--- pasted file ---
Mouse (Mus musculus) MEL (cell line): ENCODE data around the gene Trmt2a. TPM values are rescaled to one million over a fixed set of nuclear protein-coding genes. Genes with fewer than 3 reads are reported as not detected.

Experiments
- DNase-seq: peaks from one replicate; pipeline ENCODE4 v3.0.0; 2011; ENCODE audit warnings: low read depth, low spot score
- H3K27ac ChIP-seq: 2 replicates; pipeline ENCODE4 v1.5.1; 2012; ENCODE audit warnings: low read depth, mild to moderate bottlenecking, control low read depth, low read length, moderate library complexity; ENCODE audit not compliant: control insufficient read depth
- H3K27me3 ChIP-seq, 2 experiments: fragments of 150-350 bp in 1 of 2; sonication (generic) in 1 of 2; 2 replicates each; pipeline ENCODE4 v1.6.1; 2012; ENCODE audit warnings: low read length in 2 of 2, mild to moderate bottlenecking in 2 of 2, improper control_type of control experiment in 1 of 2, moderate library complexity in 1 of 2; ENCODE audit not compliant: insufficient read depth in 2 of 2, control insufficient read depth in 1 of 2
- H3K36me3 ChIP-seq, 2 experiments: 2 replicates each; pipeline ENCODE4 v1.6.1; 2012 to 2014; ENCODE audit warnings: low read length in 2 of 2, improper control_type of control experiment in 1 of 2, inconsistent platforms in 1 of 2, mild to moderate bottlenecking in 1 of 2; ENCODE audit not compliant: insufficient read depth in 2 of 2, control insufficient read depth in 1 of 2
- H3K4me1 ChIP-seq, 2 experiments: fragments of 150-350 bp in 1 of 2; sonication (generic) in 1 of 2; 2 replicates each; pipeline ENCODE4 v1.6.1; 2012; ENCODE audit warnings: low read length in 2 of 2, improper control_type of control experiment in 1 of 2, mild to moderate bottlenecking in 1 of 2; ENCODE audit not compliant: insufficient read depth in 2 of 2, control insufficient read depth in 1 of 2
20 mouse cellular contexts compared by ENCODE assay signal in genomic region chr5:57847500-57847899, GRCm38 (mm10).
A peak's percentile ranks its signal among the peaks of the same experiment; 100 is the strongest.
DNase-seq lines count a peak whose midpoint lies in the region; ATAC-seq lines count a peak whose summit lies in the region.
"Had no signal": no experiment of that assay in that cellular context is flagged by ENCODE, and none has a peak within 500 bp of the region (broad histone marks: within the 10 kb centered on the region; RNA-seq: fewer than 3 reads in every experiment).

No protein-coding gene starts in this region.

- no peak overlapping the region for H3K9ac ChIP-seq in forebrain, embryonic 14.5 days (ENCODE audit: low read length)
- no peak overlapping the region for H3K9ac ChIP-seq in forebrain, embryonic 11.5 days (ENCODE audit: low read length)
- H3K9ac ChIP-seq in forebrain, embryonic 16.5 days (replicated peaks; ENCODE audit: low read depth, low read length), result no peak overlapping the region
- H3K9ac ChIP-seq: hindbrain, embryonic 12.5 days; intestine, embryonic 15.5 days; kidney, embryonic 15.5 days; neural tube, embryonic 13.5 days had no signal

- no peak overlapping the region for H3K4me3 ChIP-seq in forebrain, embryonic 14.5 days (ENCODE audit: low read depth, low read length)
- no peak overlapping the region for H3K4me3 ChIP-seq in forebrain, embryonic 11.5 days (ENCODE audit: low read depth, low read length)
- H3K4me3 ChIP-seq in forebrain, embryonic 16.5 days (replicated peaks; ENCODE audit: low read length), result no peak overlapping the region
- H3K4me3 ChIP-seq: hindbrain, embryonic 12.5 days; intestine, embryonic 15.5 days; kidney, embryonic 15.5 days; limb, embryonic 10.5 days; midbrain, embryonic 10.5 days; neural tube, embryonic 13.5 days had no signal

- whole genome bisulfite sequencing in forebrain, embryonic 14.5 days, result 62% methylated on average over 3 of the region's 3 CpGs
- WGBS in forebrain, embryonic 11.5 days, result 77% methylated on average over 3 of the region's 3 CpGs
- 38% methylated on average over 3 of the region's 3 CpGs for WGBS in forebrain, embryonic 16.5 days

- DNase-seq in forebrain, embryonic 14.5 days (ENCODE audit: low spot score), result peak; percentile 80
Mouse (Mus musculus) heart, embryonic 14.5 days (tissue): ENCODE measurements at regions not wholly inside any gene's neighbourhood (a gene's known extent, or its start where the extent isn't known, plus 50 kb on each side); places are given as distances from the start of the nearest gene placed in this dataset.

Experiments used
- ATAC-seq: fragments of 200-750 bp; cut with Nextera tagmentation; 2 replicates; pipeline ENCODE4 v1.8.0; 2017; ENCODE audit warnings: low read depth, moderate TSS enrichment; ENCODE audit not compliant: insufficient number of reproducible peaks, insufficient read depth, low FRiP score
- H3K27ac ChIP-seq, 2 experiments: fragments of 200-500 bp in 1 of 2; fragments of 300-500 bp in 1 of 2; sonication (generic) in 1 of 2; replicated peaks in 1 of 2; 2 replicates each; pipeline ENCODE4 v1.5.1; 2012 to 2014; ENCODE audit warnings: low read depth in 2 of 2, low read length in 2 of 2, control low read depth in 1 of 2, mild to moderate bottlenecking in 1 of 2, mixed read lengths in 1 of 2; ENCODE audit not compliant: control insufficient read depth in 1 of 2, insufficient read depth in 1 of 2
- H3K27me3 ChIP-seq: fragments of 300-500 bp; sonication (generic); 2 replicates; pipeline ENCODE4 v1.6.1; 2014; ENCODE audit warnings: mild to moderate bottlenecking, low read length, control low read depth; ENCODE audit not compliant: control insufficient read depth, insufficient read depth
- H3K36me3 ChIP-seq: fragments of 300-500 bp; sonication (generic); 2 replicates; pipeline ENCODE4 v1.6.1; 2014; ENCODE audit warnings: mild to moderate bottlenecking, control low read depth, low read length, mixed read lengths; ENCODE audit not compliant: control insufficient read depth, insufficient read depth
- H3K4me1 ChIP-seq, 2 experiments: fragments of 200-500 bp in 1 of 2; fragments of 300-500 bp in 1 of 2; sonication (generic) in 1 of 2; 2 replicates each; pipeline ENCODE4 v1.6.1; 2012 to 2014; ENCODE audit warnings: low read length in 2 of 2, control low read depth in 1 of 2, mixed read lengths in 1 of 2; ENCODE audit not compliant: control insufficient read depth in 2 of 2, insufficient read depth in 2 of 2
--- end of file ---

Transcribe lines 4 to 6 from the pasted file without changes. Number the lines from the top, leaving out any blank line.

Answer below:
- H3K27ac ChIP-seq: 2 replicates; pipeline ENCODE4 v1.5.1; 2012; ENCODE audit warnings: low read depth, mild to moderate bottlenecking, control low read depth, low read length, moderate library complexity; ENCODE audit not compliant: control insufficient read depth
- H3K27me3 ChIP-seq, 2 experiments: fragments of 150-350 bp in 1 of 2; sonication (generic) in 1 of 2; 2 replicates each; pipeline ENCODE4 v1.6.1; 2012; ENCODE audit warnings: low read length in 2 of 2, mild to moderate bottlenecking in 2 of 2, improper control_type of control experiment in 1 of 2, moderate library complexity in 1 of 2; ENCODE audit not compliant: insufficient read depth in 2 of 2, control insufficient read depth in 1 of 2
- H3K36me3 ChIP-seq, 2 experiments: 2 replicates each; pipeline ENCODE4 v1.6.1; 2012 to 2014; ENCODE audit warnings: low read length in 2 of 2, improper control_type of control experiment in 1 of 2, inconsistent platforms in 1 of 2, mild to moderate bottlenecking in 1 of 2; ENCODE audit not compliant: insufficient read depth in 2 of 2, control insufficient read depth in 1 of 2